The proximate composition analysis of IFP batters including moisture, crude protein, crude fat, and crude ash, was performed according to AOAC methods 950.46, 992.15, 985.15, and 920.153 for sausage batter (AOAC, 2000). Moisture, protein, fat, and ash parameters were determined in triplicate from IFP product.

Gel characteristics

The gel characteristics of cooked IFP samples were determined according to the method described by Phatcharat et al. (2006). Three cylindrical pieces 3.5 cm wide and 3 cm thick were maintained at 20°C prior to measuring. The breaking force, deformation, gel strength and jelly strength were measured using a texture analyzer (EZ-test, Shimadzu, Tokyo, Japan) equipped with a cylindrical plunger (diameter 5 mm, depression speed 80 mm/min).

Water-holding capacity (WHC)

The water-holding capacity of IFP samples was determined by the method described by Hughes et al. (1997). Samples (approximately 10 g) were placed in 50 mL plastic centrifuge tubes and heated for 15 min in a water bath (90°C). The samples were then cooled to room temperature and centrifuged at 9,000×g at 4°C for 20 min (Union 5KR, Hanil, Korea). The supernatant was eliminated and the WHC of the remaining pellets were calculated as follows: WHC (%) = 1−([weight of sample before heating-weight of sample after heating and centrifugation]/total water content in the sample×100).

2,2-diphenyl-1-picryhydrazla hydrate (DPPH) radical scavenging activity

The DPPH radical scavenging activity measurement was modified according to the method of Bersuder et al. (1998). 500 μL of each peptide fraction was mixed with 500 μL of ethanol and 250 μL of a DPPH solution (0.5 mM 1,1-diphenyl-2-picrylhydrazyl/ethanol). The mixtures were incubated for 30 min in the dark at room temperature and the reduction of DPPH radicals was measured at 517 nm. DPPH radical scavenging activity was calculated as: DPPH radical scavenging activity (%) = ([absorption of control − absorption of sample]/absorption of control)×100. The control was conducted in the same manner, with the exception that distilled water was used instead of sample.

Lipid oxidation

Lipid oxidation was determined using the thiobarbituric acid reactive substances (TBARS) method (Buege and Aust, 1978). Cooked IFP sample (5 g) was weighed into a 50 mL test tube and homogenized with 15 mL of deionized distilled water using the Polytron homogenizer for 15 s at the highest speed (T25basic, IKA, Selangor, Malaysia). The IFP sample homogenate (2 mL) was transferred to a disposable test tube (13×100 mm) and butylated hydroxyanisole (10%, 50 μL) and thiobarbituric acid/trichloroacetic acid (TBA/TCA) solutions (4 mL) were added. The sample was mixed using a vortex mixer, incubated in a boiling water bath for 15 min to allow color development, and cooled at room temperature. Absorbance was determined at 531 nm against a blank containing 2 mL of deionized distilled water and 4 mL of TBA/TCA solution. The TBARS measure was expressed in mg of malondialdehyde (MDA) per kg of sample.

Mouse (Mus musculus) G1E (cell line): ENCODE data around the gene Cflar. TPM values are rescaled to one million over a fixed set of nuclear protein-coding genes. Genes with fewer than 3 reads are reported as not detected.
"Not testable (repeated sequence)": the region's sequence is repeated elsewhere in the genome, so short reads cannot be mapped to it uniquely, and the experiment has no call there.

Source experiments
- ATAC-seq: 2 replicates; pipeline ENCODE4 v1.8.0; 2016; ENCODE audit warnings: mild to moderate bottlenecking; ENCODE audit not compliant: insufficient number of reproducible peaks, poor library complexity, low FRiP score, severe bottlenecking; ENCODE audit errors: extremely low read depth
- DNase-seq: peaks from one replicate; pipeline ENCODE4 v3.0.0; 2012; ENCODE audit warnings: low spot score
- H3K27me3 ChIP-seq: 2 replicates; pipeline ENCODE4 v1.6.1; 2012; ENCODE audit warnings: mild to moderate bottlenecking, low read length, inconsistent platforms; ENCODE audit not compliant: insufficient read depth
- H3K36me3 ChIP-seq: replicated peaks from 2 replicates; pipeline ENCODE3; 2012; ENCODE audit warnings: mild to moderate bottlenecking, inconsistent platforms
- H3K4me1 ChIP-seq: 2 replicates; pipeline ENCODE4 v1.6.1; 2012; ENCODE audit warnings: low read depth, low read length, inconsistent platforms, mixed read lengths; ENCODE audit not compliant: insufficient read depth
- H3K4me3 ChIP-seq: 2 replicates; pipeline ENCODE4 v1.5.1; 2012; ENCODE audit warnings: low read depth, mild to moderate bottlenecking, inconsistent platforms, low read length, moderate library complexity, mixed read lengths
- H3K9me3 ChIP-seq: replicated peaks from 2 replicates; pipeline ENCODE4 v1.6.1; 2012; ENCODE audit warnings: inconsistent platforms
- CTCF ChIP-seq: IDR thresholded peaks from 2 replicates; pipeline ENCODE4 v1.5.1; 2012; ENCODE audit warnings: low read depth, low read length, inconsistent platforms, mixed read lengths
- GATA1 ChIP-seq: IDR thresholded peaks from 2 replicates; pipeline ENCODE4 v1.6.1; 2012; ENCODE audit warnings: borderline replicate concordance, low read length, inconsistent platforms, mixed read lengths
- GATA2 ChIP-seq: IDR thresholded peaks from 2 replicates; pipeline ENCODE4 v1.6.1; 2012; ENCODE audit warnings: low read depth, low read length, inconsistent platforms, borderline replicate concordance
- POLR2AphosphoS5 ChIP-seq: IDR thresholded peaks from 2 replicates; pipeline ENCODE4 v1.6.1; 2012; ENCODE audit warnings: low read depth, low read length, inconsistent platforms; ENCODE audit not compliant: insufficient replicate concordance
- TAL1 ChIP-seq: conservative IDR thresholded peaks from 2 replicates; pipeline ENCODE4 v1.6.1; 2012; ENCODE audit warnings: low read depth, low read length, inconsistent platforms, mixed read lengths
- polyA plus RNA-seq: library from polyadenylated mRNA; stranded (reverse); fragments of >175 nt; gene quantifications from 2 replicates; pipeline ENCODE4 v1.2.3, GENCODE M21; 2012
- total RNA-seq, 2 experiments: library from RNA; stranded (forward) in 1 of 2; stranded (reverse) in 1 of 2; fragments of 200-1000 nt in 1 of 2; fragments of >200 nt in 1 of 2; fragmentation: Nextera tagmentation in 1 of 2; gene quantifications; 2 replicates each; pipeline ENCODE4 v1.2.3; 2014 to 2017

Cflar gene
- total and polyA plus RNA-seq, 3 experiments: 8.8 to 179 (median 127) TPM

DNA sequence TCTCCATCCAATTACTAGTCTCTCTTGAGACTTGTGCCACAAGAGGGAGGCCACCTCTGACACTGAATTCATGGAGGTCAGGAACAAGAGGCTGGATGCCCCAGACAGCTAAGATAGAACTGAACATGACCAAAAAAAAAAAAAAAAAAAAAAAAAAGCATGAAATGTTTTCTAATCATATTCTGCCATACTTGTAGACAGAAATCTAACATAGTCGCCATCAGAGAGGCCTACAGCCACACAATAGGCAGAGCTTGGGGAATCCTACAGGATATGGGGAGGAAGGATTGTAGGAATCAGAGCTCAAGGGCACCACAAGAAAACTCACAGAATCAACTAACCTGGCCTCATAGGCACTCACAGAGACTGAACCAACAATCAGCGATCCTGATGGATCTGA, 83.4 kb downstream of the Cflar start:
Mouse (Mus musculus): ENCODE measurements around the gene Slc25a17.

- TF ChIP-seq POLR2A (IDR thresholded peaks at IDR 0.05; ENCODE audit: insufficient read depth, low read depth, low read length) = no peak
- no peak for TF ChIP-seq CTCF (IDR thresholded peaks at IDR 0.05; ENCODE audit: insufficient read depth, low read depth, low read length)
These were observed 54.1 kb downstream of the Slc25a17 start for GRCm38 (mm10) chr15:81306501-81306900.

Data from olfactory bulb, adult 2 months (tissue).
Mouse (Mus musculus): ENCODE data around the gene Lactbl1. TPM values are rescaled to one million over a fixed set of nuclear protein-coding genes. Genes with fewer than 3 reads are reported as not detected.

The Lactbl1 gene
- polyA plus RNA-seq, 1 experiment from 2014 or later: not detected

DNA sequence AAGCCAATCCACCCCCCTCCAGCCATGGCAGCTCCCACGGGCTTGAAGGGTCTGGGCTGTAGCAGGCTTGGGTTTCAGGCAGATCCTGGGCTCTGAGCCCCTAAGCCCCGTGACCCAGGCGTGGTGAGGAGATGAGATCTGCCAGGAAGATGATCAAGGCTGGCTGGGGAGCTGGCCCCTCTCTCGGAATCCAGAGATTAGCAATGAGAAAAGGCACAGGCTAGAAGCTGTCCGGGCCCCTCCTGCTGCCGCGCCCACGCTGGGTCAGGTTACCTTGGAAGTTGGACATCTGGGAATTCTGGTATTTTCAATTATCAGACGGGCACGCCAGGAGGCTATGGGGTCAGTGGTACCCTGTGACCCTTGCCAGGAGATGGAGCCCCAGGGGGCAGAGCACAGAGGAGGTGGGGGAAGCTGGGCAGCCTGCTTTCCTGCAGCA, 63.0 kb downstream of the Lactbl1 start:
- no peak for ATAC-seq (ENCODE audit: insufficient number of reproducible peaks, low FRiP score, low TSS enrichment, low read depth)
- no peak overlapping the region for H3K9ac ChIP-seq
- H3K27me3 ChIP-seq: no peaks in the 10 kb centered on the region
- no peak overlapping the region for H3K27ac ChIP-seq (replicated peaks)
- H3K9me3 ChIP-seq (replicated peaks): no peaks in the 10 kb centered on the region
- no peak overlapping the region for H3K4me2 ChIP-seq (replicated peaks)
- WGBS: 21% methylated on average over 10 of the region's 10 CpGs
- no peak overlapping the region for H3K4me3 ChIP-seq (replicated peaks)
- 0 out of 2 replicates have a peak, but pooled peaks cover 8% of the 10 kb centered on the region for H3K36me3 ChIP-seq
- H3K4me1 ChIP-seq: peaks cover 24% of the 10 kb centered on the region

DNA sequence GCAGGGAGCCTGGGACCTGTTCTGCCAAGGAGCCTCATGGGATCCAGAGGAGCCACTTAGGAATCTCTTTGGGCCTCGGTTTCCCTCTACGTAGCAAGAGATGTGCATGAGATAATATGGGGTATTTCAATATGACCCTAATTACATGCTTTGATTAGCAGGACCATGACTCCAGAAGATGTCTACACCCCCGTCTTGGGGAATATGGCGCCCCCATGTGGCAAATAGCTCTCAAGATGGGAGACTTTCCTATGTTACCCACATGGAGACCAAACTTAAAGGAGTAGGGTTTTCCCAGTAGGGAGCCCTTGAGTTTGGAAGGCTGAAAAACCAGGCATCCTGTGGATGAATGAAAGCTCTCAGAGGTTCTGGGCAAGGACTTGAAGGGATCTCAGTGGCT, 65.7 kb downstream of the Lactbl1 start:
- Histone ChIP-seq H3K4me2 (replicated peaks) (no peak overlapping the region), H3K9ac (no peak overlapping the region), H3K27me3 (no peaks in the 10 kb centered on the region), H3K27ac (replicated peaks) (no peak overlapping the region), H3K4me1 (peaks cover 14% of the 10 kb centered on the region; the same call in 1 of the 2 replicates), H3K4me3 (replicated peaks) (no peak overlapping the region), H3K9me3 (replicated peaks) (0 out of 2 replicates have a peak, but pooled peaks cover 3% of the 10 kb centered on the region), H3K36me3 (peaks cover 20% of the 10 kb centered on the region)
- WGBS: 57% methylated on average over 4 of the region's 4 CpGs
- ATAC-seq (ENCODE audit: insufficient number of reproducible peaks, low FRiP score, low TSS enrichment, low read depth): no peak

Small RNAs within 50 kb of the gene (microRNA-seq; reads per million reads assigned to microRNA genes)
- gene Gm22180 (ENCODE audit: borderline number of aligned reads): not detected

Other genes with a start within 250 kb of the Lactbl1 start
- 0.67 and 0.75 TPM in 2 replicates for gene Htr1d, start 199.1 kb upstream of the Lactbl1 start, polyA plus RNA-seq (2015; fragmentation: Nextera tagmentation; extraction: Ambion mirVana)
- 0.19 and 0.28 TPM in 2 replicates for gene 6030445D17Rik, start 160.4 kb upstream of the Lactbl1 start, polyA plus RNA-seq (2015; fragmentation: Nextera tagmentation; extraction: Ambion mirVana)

Angiotensin I-converting enzyme (ACE) inhibitory activity

ACE activity assay

The activity of ACE was determined using hippuryl-His-Leu (HHL) with the methods reported by Janitha et al. (2002). The assay was conducted in a Borate buffer (0.1 M, pH 8.3). The assay volume consisted of 150 μL of the ACE enzyme solution and 40 μL of assay sample. All of the solutions were incubated for 10 min at 37°C. 5 mL of HHL (0.3 M) and 100 μL of 0.1 M Borate buffer (pH 8.3) were added and incubated for 30 min. 1 M HCl (150 μL) was added to stop ACE activity. The reaction mixture obtained was used to quantitate the hippuric acid produced due to ACE activity on the substrate.

HPLC determination of hippuric acid content